Sharing is Sustainable – Expanding the Sharing Economy

Sharing—with your partner, parents, children, friends, community, or even a total stranger—is a big part of what life is all about.

My neighbor Henry has nearly every power tool that a grown man could want, and he generously shares them with me and others on our block. Which means we don’t need to buy tools and let them sit idle in our garages.  By connecting with people, we are entering an era in which everything from a bicycle to a car to a power tool can be fully utilized by a network rather than just one owner. And that’s good news for our environment and our economy.

Bicycle-and car-sharing can happen informally between family and friends, but collaborative websites and organized programs now help us do the sharing. Last year, Bay Area Bike Share put 700 bicycles into curbside stations in five cities. The 350 bikes within San Francisco—half the fleet—are used 900 to 1,000 times per day.  That translates into a significant decrease in local auto traffic and tailpipe emissions. EPA has been working with the City of Honolulu to promote bike sharing and reduce congestion.

Our cars sit idle 90% of the time, so sharing them can have a huge impact. For example, when miles driven in the U.S. dropped just 3% in 2008, road congestion declined 30%. Every shared ride is a win for our environment and our health, because less traffic means less stress. Continue reading

Editor's Note: The views expressed here are intended to explain EPA policy. They do not change anyone's rights or obligations. You may share this post. However, please do not change the title or the content, or remove EPA’s identity as the author. If you do make substantive changes, please do not attribute the edited title or content to EPA or the author.

EPA's official web site is www.epa.gov. Some links on this page may redirect users from the EPA website to specific content on a non-EPA, third-party site. In doing so, EPA is directing you only to the specific content referenced at the time of publication, not to any other content that may appear on the same webpage or elsewhere on the third-party site, or be added at a later date.

EPA is providing this link for informational purposes only. EPA cannot attest to the accuracy of non-EPA information provided by any third-party sites or any other linked site. EPA does not endorse any non-government websites, companies, internet applications or any policies or information expressed therein.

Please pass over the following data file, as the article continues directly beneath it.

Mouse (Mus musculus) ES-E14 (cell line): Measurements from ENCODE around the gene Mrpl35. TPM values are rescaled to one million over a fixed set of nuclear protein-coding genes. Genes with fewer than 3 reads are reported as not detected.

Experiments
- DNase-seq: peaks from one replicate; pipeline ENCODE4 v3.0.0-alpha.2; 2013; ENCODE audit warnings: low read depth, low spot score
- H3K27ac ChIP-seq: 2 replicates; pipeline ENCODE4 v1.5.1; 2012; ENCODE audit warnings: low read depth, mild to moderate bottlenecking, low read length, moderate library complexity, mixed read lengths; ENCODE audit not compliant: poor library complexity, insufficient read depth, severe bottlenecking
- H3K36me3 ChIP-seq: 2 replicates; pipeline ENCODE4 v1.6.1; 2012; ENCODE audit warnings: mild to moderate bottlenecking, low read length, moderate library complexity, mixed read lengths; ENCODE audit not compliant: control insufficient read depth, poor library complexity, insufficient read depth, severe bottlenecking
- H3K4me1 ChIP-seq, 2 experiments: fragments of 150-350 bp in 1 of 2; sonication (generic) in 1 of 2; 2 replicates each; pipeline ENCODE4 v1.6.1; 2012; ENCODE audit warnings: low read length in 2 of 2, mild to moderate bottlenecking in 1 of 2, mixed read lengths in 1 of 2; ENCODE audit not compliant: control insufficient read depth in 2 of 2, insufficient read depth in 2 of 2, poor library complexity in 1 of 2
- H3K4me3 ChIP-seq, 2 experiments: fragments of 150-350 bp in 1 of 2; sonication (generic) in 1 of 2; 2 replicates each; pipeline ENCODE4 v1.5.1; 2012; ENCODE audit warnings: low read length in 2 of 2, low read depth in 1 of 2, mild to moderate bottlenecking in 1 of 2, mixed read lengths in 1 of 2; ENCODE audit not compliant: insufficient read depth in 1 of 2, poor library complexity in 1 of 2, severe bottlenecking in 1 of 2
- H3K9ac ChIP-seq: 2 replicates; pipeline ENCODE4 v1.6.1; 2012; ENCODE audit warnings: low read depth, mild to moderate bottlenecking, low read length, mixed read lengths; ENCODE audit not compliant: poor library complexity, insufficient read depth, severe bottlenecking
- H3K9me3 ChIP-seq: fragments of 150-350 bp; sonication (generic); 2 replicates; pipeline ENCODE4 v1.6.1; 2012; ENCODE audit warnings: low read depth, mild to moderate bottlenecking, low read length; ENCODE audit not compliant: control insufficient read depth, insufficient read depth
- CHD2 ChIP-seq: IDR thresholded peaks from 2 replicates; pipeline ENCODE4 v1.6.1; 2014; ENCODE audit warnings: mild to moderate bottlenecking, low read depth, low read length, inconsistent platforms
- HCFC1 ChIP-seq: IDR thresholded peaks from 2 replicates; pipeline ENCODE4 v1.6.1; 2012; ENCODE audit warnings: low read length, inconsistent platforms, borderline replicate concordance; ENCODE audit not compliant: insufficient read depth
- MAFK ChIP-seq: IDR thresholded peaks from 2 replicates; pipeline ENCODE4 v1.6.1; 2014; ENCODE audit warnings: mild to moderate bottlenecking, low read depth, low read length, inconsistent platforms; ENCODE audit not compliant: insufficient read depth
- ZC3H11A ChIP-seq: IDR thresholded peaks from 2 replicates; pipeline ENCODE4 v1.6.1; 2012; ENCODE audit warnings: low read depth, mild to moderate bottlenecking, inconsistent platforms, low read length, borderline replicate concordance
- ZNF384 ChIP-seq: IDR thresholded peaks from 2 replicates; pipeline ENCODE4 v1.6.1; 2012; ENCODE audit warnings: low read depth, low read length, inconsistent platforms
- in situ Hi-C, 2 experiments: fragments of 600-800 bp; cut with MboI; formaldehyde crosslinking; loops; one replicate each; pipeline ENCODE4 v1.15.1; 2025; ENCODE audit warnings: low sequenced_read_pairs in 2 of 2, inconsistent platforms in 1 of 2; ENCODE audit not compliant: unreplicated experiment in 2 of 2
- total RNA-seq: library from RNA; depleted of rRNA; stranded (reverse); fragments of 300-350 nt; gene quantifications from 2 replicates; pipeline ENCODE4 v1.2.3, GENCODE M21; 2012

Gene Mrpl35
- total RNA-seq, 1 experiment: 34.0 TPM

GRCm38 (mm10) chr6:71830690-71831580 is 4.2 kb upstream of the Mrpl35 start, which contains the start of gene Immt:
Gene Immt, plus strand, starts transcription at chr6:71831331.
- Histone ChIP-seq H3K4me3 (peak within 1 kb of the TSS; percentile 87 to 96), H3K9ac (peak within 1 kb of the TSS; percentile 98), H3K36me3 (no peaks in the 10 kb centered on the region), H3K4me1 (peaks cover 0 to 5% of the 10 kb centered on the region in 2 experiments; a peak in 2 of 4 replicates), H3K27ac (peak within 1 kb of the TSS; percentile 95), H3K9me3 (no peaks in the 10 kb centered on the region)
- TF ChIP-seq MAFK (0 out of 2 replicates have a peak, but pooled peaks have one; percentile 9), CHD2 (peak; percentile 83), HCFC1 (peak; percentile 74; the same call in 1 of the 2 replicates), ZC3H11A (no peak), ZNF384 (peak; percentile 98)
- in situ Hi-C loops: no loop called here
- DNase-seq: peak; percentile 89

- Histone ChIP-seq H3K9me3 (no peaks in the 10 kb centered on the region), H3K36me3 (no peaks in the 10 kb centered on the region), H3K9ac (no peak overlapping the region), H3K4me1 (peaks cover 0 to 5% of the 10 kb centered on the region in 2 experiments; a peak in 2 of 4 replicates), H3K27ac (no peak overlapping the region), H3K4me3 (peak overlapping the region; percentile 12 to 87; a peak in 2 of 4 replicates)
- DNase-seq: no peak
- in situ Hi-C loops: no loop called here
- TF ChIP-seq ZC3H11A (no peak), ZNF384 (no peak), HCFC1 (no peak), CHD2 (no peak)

Why I (Still) Ride a Bike

Jared Blumenfeld

Nothing compares to the simple pleasure of riding a bike. — John F. Kennedy

What was true for our 35th President is definitely true for me.  It’s hard to imagine a more invigorating or magical way to travel.  Gliding along bright green bike lanes with life all around—you can smell, hear and feel the world.  As a child, bicycling provided freedom and independence.  In college it meant a cheap way of getting around. It still does, but today the reasons I bike are many. Because I work at the EPA, you might expect that my main reason is because it’s pro-environment.  In reality, the green aspects of biking aren’t even among my top three.

Continue reading

Editor's Note: The views expressed here are intended to explain EPA policy. They do not change anyone's rights or obligations. You may share this post. However, please do not change the title or the content, or remove EPA’s identity as the author. If you do make substantive changes, please do not attribute the edited title or content to EPA or the author.

EPA's official web site is www.epa.gov. Some links on this page may redirect users from the EPA website to specific content on a non-EPA, third-party site. In doing so, EPA is directing you only to the specific content referenced at the time of publication, not to any other content that may appear on the same webpage or elsewhere on the third-party site, or be added at a later date.

EPA is providing this link for informational purposes only. EPA cannot attest to the accuracy of non-EPA information provided by any third-party sites or any other linked site. EPA does not endorse any non-government websites, companies, internet applications or any policies or information expressed therein.